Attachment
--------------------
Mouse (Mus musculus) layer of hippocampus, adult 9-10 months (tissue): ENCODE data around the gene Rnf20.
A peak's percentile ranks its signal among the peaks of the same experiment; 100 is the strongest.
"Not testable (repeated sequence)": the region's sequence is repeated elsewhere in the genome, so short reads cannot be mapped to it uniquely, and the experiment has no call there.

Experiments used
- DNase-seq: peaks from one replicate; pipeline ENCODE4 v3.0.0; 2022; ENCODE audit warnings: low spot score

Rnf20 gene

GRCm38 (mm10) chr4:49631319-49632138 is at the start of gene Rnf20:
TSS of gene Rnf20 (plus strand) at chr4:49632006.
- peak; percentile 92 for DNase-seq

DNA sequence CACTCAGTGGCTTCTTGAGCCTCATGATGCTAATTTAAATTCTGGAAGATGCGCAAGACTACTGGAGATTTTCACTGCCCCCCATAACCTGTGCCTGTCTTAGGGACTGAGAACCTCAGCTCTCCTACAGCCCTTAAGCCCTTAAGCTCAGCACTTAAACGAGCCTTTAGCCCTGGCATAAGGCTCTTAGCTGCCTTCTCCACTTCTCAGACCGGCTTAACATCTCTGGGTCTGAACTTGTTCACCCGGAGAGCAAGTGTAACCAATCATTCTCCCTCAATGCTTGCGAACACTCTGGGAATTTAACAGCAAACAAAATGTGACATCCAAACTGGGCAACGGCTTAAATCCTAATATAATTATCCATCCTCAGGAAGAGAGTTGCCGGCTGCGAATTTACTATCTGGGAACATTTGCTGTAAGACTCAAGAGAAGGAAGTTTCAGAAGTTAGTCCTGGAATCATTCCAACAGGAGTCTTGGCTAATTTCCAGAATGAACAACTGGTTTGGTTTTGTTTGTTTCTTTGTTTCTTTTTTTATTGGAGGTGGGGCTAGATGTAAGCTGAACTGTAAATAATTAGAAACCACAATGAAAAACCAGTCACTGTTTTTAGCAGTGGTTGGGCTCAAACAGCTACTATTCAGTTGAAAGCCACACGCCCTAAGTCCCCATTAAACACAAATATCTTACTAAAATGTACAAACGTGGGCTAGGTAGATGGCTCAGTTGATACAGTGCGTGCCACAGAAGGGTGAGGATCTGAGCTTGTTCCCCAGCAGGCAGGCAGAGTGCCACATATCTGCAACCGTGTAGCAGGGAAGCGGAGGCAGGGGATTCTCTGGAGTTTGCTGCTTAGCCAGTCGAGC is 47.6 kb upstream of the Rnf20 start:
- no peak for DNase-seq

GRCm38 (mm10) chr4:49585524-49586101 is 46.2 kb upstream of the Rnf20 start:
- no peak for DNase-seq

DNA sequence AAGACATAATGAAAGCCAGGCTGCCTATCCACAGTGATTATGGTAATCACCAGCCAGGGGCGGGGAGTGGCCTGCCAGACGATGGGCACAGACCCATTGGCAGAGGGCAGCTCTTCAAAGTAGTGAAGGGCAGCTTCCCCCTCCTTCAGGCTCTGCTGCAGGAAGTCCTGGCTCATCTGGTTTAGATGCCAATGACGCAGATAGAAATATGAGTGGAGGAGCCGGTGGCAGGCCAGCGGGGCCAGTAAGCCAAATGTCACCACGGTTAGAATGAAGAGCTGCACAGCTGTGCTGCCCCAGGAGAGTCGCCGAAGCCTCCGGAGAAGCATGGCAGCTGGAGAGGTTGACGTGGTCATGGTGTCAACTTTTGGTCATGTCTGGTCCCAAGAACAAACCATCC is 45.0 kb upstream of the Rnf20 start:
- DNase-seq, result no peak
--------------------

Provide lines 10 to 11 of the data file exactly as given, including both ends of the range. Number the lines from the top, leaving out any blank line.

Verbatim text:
DNA sequence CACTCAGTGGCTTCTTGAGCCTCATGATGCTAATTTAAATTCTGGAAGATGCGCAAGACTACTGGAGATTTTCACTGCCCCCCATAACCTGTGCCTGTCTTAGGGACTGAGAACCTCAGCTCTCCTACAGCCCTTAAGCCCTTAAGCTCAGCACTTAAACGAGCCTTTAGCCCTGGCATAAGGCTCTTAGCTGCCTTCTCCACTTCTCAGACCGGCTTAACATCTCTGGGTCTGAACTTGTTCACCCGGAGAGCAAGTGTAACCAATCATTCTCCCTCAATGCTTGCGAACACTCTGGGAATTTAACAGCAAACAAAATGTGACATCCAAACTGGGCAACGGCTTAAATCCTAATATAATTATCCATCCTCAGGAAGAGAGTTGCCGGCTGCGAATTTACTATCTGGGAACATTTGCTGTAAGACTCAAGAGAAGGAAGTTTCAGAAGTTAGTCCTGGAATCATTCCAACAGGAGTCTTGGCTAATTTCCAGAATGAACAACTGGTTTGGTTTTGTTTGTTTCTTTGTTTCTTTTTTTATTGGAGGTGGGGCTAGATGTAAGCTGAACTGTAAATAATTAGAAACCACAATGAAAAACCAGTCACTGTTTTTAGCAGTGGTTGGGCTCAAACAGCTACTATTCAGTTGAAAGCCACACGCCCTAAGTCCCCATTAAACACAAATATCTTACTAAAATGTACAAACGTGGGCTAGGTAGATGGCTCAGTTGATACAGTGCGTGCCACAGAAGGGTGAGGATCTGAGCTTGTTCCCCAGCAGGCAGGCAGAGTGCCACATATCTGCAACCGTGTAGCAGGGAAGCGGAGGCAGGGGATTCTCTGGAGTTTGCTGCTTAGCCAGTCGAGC is 47.6 kb upstream of the Rnf20 start:
- no peak for DNase-seq